Mental foramen mimicking as periapical pathology - A case report

Anusha Rangare Lakshman1*, Sham Kishor Kannepady2, Chaithra Kalkur1

1Department of Oral Medicine and Radiology, Century International Institute of Dental Science and Research Centre, Poinachi, Kasaragod – 671541, Kerala, India
2School of Dentistry, International Medical University, Kuala Lumpur, Malaysia

*Corresponding author: Anusha Rangare Lakshman, Department of Oral Medicine and Radiology, Century International Institute of Dental Science and Research Centre, Poinachi, Kasaragod – 671541, Kerala, India E-mail: [email protected]

Submitted July 23 2014 / Accepted September 1 2014


ABSTRACT

The radiographic recognition of any disease requires a thorough knowledge of the radiographic appearance of normal structure. Intelligent diagnosis mandates an appreciation of the wide range of variation in the appearance of normal anatomical structures. The mental foramen is usually the anterior limit of the inferior dental canal that is apparent on radiographs. It opens on the facial aspect of the mandible in the region of the premolars. It can pose diagnostic dilemma radiographically because of its anatomical variation which can mimic as a periapical pathosis. Hereby we are reporting a rare case of superimposed mental foramen over the apex of right mandibular second premolar mimicking as periapical pathology.

Keywords: mental foramen; periapical radiolucency; mandibular premolars


INTRODUCTION

Many articles have been reported about various conditions that may mimic periapical inflammatory lesion such as carcinoma (1), odontogenic cyst (2) and periapical cemental dysplasia (3) etc. Film processing errors has also been reported to mimic the appearance of periapical infection (4), while normal anatomies such as the mental foramen or incisive foramina are familiar as radiolucencies that may overlie teeth and cause diagnostic confusion. This case report enlightens an anatomical variation of mental foramen (MF) manifesting as well defined periapical radiolucency in relation to the roots of lower right second premolar, which was suggestive of periapical pathology.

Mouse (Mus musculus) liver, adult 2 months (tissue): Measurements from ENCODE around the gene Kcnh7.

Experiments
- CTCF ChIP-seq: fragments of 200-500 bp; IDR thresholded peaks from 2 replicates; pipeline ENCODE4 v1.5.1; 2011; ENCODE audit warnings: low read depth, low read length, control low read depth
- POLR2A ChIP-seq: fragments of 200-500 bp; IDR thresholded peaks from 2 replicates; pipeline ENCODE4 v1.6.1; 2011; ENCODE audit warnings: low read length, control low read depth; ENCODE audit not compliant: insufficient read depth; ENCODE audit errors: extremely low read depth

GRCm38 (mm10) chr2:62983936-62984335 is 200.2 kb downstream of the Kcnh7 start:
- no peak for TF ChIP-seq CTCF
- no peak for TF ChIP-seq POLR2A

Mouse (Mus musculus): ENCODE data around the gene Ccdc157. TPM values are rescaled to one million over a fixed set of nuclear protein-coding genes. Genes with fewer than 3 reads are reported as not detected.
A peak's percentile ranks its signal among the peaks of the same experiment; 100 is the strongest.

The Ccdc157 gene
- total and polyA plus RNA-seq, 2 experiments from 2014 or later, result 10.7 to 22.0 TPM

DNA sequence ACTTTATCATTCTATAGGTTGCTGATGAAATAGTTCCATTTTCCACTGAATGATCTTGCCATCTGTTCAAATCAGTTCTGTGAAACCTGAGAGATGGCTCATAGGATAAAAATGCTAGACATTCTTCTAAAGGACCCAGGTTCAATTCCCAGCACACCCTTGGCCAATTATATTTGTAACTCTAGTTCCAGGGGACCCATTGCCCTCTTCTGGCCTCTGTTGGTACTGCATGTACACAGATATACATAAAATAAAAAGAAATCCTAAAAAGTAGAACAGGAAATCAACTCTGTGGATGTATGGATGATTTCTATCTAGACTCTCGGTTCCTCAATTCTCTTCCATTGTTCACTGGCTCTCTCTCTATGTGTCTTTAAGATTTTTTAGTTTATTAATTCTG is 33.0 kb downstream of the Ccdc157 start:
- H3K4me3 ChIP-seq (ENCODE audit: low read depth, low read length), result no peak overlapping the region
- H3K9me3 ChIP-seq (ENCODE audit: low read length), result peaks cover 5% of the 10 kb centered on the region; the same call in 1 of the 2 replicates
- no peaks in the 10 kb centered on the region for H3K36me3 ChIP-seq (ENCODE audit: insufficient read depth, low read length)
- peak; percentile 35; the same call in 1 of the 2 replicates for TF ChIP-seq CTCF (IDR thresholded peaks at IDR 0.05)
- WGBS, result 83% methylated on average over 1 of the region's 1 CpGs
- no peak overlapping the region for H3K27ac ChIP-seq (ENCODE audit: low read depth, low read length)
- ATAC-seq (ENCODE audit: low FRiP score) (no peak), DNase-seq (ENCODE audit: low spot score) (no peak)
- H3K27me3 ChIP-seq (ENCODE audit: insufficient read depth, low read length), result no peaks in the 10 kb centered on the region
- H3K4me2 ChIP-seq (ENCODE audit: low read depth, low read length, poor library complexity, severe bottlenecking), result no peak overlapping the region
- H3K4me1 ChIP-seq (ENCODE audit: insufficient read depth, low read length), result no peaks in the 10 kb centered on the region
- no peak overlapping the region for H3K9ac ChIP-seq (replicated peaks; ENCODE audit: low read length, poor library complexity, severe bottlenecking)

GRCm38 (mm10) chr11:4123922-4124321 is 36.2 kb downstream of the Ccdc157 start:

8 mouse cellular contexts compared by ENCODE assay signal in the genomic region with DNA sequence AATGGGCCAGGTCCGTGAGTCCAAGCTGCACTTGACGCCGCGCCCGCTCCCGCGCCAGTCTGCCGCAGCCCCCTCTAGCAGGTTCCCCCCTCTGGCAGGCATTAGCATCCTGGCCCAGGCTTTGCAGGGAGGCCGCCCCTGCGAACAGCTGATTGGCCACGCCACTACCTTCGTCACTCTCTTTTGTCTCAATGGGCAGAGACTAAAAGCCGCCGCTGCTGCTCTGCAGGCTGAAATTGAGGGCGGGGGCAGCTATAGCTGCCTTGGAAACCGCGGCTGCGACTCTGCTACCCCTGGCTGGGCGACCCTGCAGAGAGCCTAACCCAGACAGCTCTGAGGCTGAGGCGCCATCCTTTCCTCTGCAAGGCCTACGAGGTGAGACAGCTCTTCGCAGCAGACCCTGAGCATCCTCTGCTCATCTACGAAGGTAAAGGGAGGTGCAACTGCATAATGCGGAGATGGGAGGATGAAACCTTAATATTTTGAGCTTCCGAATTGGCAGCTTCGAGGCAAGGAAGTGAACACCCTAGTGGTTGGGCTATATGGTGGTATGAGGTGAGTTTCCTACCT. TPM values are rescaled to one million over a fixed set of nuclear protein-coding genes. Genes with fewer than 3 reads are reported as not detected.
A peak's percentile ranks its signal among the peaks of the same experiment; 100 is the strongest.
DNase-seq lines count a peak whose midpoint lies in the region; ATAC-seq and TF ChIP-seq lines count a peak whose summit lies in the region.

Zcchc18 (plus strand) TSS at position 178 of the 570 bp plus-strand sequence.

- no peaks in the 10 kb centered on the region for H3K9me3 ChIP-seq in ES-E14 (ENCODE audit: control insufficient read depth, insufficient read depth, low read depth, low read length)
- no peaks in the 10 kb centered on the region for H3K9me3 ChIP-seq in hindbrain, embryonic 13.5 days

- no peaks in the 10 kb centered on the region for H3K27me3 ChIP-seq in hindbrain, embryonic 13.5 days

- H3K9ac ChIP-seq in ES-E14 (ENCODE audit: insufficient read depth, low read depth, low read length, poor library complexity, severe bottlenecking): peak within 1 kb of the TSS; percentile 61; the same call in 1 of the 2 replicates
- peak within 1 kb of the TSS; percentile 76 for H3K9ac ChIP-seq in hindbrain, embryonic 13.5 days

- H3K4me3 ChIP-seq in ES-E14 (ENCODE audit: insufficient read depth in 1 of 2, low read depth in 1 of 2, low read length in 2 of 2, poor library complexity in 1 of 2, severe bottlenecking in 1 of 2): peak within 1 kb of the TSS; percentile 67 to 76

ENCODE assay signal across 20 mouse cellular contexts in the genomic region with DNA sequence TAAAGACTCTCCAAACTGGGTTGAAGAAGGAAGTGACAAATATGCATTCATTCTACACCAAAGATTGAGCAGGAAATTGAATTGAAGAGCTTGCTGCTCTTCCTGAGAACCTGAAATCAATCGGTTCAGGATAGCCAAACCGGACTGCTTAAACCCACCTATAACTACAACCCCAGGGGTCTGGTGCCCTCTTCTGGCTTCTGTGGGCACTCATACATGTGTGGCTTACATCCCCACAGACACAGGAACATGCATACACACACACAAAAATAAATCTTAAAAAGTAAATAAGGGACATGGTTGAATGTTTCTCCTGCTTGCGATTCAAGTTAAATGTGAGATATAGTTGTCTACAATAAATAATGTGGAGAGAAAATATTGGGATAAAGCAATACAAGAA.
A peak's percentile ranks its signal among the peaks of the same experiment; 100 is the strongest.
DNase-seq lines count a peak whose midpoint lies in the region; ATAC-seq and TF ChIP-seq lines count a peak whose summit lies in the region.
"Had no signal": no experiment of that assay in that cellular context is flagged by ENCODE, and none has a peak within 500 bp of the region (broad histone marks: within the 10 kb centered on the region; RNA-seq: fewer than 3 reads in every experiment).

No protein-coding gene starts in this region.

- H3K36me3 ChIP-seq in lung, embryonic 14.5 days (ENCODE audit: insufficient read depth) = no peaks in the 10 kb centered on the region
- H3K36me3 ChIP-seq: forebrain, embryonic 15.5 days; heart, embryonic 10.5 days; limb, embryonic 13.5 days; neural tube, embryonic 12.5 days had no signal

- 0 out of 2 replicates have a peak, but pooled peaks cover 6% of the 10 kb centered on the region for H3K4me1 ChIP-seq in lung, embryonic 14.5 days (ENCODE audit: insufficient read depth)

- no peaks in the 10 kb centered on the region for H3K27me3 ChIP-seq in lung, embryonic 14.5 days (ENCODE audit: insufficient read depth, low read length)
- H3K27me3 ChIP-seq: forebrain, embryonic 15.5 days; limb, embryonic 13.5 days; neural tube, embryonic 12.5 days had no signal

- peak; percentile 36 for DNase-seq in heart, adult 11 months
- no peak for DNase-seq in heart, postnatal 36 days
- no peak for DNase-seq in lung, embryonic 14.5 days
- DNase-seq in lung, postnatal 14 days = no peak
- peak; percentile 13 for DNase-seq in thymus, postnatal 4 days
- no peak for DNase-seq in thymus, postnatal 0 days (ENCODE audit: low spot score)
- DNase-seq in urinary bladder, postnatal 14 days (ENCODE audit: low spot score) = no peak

CASE REPORT

A 30 year old male patient reported to the Department of Oral Medicine and Radiology with the complaint of tooth decay in the lower right back tooth jaw region since six months. It was associated with dull, intermittent, non-radiating type of pain. Medical, family and dental histories were non-contributory. On intra oral examination, deep class II cavity with respect to right second premolar, first and second molar was observed. Provisional diagnosis of chronic irreversible pulpitis was considered for right mandibular first and second molar and deep dental caries with respect to right mandibular second premolar.